WWDC Keynote

I didn’t predict so much as wish for stuff this year. Here’s how Apple did:

  • Using Twitter integration to afford a unified message interface. No. While Twitter integration is nice, all they’ve done is made doing stuff with Twitter a little bit slicker. In fact, Apple has actually made things worse in some respects.
  • iCloud digital locker for content purchased from iTunes moving forward. Yes.
  • iCloud streams to all Macs and iOS devices. Yes. (But no video.)
  • AppleTV allows purchases which become available immediately via iCloud. No.
  • iCloud digital locker for content purchased from iTunes in the past (or with a small added fee). Yes.
  • iCloud digital locker that (say) identifies tracks you’ve ripped, or your CD or DVD, and offers to sell you a digital/streaming version at a discount. Yes. ($25/year, music only.)
  • iCloud as an alternative to DropBox. Yes, unless you need Windows support.
  • iCloud to provide streaming backups for Time Machine. Yes, but not exactly.
  • iCloud as a replacement for MobileMe. Yes.
  • Gaming on TVs via AirPlay and AppleTV using iOS devices as controllers. Yes on iPad2 and presumably an as-yet-unannounced A5-based iPhone.
  • Apps on AppleTV (or its successor) via iOS5. No, keep dreaming.
  • Gaming on AppleTV using iOS devices as controllers. No, keep dreaming.
  • From left field: iCloud acts as virtual DVR based on content Apple can establish you have access to — actually that sounds like a really great idea; e.g. if you can prove you have basic cable and thus receive CBS, Apple gives you access to a streamable version of the Mentalist the day after it airs. Even better, Apple simply negotiates TV rights as if it were a new cable provider and makes everything available on demand. No, but I still think it’s a brilliant idea for a third party.

I should note that iCloud is free to iOS5 and 10.7 users for 5GB of online storage, $25/year for unlimited music storage via iTunes match. No word on pricing for added data not for music. And, again, no word on video.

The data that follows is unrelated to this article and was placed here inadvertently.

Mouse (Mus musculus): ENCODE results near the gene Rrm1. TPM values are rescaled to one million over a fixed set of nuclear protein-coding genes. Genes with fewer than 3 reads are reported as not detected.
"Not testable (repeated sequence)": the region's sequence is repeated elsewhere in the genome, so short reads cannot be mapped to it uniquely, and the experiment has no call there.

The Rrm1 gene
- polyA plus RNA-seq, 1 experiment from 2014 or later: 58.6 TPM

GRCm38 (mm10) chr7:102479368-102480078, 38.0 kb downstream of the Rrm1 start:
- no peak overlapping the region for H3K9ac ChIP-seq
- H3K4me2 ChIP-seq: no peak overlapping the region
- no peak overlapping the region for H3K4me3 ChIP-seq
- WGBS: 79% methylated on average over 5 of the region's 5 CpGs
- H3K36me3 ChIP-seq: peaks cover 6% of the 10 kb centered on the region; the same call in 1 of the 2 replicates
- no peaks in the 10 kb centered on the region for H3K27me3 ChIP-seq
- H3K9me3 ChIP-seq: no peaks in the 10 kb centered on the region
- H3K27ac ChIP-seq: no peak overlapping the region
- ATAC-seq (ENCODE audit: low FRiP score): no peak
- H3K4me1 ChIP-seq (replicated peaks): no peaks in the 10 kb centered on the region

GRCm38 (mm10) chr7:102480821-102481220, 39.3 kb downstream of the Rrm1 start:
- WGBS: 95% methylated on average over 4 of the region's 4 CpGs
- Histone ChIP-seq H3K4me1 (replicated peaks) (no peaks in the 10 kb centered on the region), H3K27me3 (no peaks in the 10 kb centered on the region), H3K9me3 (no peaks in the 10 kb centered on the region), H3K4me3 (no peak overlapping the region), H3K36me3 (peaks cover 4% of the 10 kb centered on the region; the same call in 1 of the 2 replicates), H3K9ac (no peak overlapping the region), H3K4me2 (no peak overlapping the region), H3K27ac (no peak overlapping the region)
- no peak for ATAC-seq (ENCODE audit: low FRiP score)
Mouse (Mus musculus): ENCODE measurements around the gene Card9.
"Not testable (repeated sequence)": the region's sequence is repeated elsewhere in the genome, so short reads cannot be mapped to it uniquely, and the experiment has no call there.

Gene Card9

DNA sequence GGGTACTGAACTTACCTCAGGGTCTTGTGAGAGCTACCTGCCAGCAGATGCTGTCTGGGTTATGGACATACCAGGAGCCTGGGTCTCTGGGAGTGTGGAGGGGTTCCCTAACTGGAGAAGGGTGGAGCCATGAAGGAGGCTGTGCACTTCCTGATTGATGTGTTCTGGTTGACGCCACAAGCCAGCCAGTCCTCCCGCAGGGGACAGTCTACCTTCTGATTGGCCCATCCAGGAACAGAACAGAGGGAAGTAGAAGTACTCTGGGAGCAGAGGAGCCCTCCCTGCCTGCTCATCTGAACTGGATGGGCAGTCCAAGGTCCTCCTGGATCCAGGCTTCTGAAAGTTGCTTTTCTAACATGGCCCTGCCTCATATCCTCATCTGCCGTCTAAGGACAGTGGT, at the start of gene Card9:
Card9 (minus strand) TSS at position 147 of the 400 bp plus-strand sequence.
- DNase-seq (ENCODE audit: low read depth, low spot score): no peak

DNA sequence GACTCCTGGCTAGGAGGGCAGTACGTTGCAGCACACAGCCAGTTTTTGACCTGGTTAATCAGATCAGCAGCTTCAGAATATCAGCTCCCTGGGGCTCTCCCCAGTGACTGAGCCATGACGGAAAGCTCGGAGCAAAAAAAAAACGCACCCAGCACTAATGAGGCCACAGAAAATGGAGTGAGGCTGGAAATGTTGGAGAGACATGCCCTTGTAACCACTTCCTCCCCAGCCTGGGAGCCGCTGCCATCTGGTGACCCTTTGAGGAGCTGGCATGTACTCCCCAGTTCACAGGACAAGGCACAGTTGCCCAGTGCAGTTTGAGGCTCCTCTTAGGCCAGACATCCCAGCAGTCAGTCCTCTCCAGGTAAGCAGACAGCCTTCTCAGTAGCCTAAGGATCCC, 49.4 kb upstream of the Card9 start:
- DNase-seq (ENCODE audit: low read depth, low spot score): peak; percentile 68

Of course Apple delivered a ton of stuff I didn’t get to, especially on iOS. (Making predictions about Lion would have been easy and a violation of the NDA we’re all subject to.)

  • Improved notifications. Obvious, but also a two-edged sword. (The problem with having a “good notification system” is that everyone overuses it and it becomes noise.)
  • Reminders with geotagging (so you can remind yourself to buy milk when you go to the store vs. at 5pm when you won’t necessarily be at the store). Very, very cool.
  • Over-the-air-everything. Activate your device in the store, sync to iCloud, wireless sync to desktop.
  • Newstand. So that maybe I won’t rely on every damn magazine to implement a decent download interface.
  • iMessage. Noooooooooooo!!! Great, so now there’s yet another freaking place to check messages. This is the opposite of what Apple should be doing. Oh yeah, and it’s iOS-specific.
  • Mail inbox in portrait mode (iPad only).
  • Instant Camera Access with volume button as shutter release.

Unified Messaging. Not.

You could argue that the improved notification system will act as a unified messaging system but in fact it won’t for two important reasons.

First, all kinds of things will generate noise in it (Game Center?) and unless you set your preferences carefully it will probably become Just Another Annoying Thing. I hope that it will be great but the proof will be in the pudding.

Second, at best it only unifies incoming messages. What about outgoing? What if I want to phone someone who just texted me? Or text someone who just left me voicemail (“In a meeting, ttyl”)?

Meanwhile Apple has added iMessage, a new proprietary messaging app that’s kind of like Twitter and SMS and IM but not and different and iOS specific. WTF? Is this the next product from the Ping team? (On The Talk Show, Gruber seemed to think that iMessage is great because it will help create vendor lock-in the way BBM has for Blackberry. Ugh.)

Even so, iOS5 looks like an incredible update. If it’s available for preview by developers it will definitely be the first prerelease version of iOS that goes on my iPhone and iPad.


10.7 is as expected. iCloud looks both awesome and free, but not a replacement for Dropbox if you need to share files with Windows users (who may be you). But then it’s free, so who cares? iOS5 hits all the right notes except for unified messaging which is a case on two steps forward (Twitter integration and improved notifications) and a small step back (iMessage probably won’t matter because I expect that no-one will use it).